What I love most about art is the way it can move people. Your expression through art creates a certain vibe simultaneously spreading a message about something you are feeling. After learning about our midterm project, I was inspired to use my art to bring awareness to a proliferating circumstance of homelessness in our society. I was inspired by a bio-artist introduced to our class during week 1. Kathy High is the artist who created her inventive art project called “Blood Wars” in 2010.
My midterm project is a perfect combination of many techniques and concepts that I have learned throughout my science classes, some of my favorite things about bioart, and my favorite color. I wanted to make a living piece because some of my favorite bioart pieces have been, in one way or another, alive, such as Pancreas and The Great Work of the Metal Lover. I also wanted to have a project that is useful. Many bioart projects that we have seen, such as Plantas Nómadas, have been useful in addressing environmental issues.
Music has existed since before the advent of language and it is an integral part of our experienced humanity. Though experienced every day, our musical perceptions are confined and limited.
The circuitry of our brains allows for easy sensory manipulation of our incoming auditory and visual information. While sensory distortions are largely the byproducts of drug use, they can naturally occur in people who have synesthesia, or “the blending of senses.”
Last week’s visit to Toni Dove’s interactive virtual reality workshop was very rewarding. Virtual reality is also known as computer-simulated reality. These days, this technology has already been used in many video game settings or 4D rides in the theme parks.
Since our last blog post, we have had two class field trips, the first, to see an exhibition of the work of New York-based artist Toni Dove, and to UC Irvine to see Wetware: art, agency, animation featuring a tour with curator David Familian. Both of these experiences were incredible because it brought the concept of the integration of biology, technology, and art to our minds in a very tangible way. Toni’s presentation of her virtual reality technology was incredibly fascinating on two levels.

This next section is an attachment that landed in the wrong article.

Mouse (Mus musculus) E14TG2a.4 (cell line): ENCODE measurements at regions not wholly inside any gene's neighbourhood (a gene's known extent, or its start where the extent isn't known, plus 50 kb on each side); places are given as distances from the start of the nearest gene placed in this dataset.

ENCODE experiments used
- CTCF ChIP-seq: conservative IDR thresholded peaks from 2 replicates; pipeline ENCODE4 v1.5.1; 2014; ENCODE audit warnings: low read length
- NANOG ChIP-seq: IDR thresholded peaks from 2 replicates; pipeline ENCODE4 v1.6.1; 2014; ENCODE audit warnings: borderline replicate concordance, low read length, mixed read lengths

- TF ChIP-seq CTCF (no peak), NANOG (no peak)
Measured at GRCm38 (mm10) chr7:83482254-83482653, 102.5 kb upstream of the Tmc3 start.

I really appreciated the chance to not only view Toni Dove’s work, but to experience it. Granted, we weren’t able to see the entire show, but we were still able to get a taste of Dove’s interactive movies. What I found really interesting in Dove’s works was a running theme of possession and control. The three projects that Dove showed to us involved a motion detector interface that allowed the user to control the speed and direction of particular movie elements such as the soundtrack and the visual scenes.
I think I saw more innovation and advances in science and technology in this class more than any other class. I went to a high school specialized in mathematics and science, and now I am a life science major in UCLA, but futuristic innovations are always discussed only at the end of the lectures, and they remain as “the future”.
Week four of our journey in BioTech Art class took a turn into the interactive realm. It was my first time visiting the California NanoSystems Institute, which is a beautiful building with M.C. Escher-esque architecture.
Photo taken by Lili Raygoza
This past week has been filled with so much adventure for our honors class! Again, our class went beyond the typical class setting and… actually left the class setting! Collectively, we walked on over to the UCLA ArtSci Gallery to dive head first into Toni Dove’s realm of interactive virtual reality. According to her website, Toni Dove live and works in New York. She began her work in the 1990s, producing “unique and highly imaginative embodied hybrids of film, installation art and experimental theater”. Her work is extraordinary.
Finally interacting with bioart in a hands-on way this week was an amazing experience! One thing that really stood out to me was the fact that bioart makes science accessible to those who do not necessarily come from that field. By interacting with each piece, I found that the scientific ideas incorporated into each piece were presented in a more creative and easy to understand manner. To understand many scientific ideas, some background in science is required.
This week, we had the pleasure of attending two very different BioArt exhibits, each inspiring and thought provoking in its own way. The first presentation was made by artist Toni Dove, well known for her work with interactive media. Speaking honestly, I was somewhat confused when I first entered the room and saw a recorded video playing on the screen. The first words I said to myself were, “how can I appreciate this piece of art?” Unfortunately, Dove’s demonstration only perpetuated my unsettling feelings.
As Toni Dove began Spectropia, the uncanny, eerie feeling reminded me of my first encounter with videography as art. It was over the summer at MOCA on Grand. As I walked through the exhibit, I already felt nervous. Modern art museums tend to have this effect on me. Then I stumbled upon Sturtevant’s Elastic Tango. The nerves amplified with a wave of confusion. Images of cartoon bears on hillside, Betty Boop in bed, a blank-stared Chihuahua, and waving American flag flashed along 9 television screens. What did any of this mean?